26 wader species and Gull-billed Tern, Beimen/Budai/Qigu, August 27th

View in my scooter's mirror of the wetlands at Km 134.5 on Highway 17, which today were absolutely teeming with egrets, terns and passage waders.
View in my scooter’s mirror of the wetlands at Km 134.5 on Highway 17, which today were absolutely teeming with egrets, terns and passage waders.

Waders (26 species, extremely approximate counts in most cases):

  • Ruff 1
  • Eastern Black-tailed Godwit 94
  • Whimbrel 3
  • Temminck’s Stint 2
  • Long-toed Stint 30
  • Red-necked Stint 400
  • Broad-billed Sandpiper 30
  • Curlew Sandpiper 150
  • Dunlin 3
  • Sharp-tailed Sandpiper 1
  • Terek Sandpiper 1
  • Wood Sandpiper 150
  • Common Sandpiper 2
  • Grey-tailed Tattler 1
  • Marsh Sandpiper 300
  • Common Greenshank 60
  • Common Redshank 150
  • Greater Sandplover 4
  • Mongolian Plover 10
  • Kentish Plover 300
  • Little Ringed Plover 100
  • Grey Plover 1
  • Pacific Golden Plover 300
  • Turnstone 40
  • Pintail Snipe 1+
  • Black-winged Stilt 300

Other birds (highlights):

  • Gull-billed Tern 1
  • White-winged Tern 1
  • Whiskered Tern
  • Little Tern
  • Sacred Ibis 18
  • Cinnamon Bittern 1
  • Yellow Bittern 1
  • Eurasian Wigeon 1
  • Tufted Duck 1
  • White-breasted Waterhen 1
  • Long-tailed Shrike 4
  • Eastern Yellow Wagtail 3

It’s no surprise that my favorite times of year for birding coincide exactly with the peak periods of wader passage, in April/May and August/September. Shorebirds have started passing through Taiwan in huge numbers, making for some spectacular birding at coastal marshes. It’s not to everyone’s taste, but personally I’m never happier than when I’m peering through my telescope at vast flocks of feeding waders, looking for the scarcities among them.

Today I started once again at the Km 134.5 marshes alongside Highway 17, where an early good find were two Temminck’s Stints creeping around at the edge of the wetland. The pools here were absolutely teeming with birds today, notably a nice flock of 92 Eastern Black-tailed Godwits (but, unlike last week, there were no Asian Dowitchers among them). Terns aplenty on the mud included a lone Gull-billed for a short while before it flew off west, and a juvenile White-winged among the abundant Little and Whiskered Terns. However, nearby there was no sign of the two Greater Flamingoes at “Flamingo Pools” (alongside Km 276 on Expressway 61).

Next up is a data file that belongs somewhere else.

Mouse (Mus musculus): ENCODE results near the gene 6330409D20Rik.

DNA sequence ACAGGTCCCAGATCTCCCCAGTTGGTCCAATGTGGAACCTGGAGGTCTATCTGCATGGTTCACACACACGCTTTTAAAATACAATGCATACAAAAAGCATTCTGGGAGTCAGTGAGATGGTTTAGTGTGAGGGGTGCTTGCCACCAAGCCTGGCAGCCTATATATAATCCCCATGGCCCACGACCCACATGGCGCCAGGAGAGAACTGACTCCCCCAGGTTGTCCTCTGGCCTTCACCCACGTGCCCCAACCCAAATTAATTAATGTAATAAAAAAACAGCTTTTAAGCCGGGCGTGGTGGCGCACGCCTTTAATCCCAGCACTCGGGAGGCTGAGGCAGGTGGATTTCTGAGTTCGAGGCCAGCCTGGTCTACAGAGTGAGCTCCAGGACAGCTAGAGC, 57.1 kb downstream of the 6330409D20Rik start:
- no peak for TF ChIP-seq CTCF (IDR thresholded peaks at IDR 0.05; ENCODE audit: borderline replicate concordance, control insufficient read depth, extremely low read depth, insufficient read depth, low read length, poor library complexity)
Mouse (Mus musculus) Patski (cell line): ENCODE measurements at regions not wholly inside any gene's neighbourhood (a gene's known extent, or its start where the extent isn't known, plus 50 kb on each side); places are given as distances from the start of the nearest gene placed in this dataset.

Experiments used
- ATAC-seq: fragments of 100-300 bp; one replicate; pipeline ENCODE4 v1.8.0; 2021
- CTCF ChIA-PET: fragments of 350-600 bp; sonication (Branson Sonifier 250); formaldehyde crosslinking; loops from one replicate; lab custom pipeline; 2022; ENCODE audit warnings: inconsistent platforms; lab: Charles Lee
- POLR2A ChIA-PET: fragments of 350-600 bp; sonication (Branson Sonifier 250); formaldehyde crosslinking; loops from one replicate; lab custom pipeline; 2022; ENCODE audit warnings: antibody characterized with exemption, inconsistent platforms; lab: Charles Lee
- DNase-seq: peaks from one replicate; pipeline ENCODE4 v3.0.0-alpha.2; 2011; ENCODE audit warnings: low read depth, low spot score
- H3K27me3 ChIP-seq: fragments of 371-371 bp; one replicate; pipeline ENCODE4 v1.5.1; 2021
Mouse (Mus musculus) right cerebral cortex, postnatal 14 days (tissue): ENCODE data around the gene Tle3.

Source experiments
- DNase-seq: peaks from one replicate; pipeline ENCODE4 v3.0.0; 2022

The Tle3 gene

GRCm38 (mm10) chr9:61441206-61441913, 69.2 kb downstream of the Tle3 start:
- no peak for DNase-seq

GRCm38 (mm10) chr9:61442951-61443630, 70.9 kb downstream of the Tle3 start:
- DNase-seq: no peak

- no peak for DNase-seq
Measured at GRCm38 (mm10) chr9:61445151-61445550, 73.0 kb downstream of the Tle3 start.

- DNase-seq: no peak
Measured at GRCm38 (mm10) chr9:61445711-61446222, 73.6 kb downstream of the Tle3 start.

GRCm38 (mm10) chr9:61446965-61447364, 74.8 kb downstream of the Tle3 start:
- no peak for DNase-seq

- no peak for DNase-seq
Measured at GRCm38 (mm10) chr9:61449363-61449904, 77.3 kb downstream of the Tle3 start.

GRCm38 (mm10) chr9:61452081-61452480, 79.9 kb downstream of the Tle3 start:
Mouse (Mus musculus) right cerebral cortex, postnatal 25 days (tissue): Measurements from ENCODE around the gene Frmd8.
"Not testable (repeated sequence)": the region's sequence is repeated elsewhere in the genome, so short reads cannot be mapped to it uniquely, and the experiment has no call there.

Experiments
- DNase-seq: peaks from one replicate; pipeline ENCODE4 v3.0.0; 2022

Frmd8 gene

Male Ruff (right hand bird) on flooded fields near Km 146 at Beimen. This is a scarce passage migrant in Taiwan.
Male Ruff (right hand bird) on flooded fields near Km 146 at Beimen. This is a scarce passage migrant in Taiwan.

Today I spent a fair amount of time at the excellent area of flooded fields in the vicinity of Km 146-147 on Highway 17. Almost every field had flocks of Red-necked and Long-toed Stints, Little Ringed and Kentish Plovers, Wood Sandpipers, Common Redshanks and Black-winged Stilts, with small numbers of plenty of other species among them. The prize here was a male Ruff, a scarce migrant in Taiwan. Also here were three snipes, at least one of which showed characteristics of Pintail Snipe. This is an expected passage bird in Taiwan but one which until today I had not yet satisfactorily seen.

My final halt was Qigu, where one field held enormous numbers of waders including an excellent count of 40 Turnstones, plus my first Sharp-tailed Sandpiper of the autumn. This was a common passage bird in the spring; I imagine that their autumn passage period has yet to properly get underway. Along the seawall loop around the Qigu marshes there were relatively few birds, but those I did see plugged some gaps in the day list: lone Terek Sandpiper, Grey-tailed Tattler and Grey Plover, and several Whimbrels.

Southern Red Bishop? Qigu, August 27th.
Southern Red Bishop? Qigu, August 27th.
Southern Red Bishop? Qigu, August 27th.
Southern Red Bishop? Qigu, August 27th.

While watching some waders, I was distracted by an unfamiliar song coming from the banks of the canal behind me. The protagonist was a small and very colorful bird, which seemed to be aggressively holding territory, chasing off any Japanese White-eyes and Scaly-breasted Munias that dared come too close! It looked to perhaps be a Southern Red Bishop, but in other photos I’ve seen of this species they normally seem to have a red collar (not an all-black face and breast). It’s obviously an escaped cagebird, but I would welcome any comments as to its identification.

Taiwan ticks: Ruff, Pintail Snipe (total 243).

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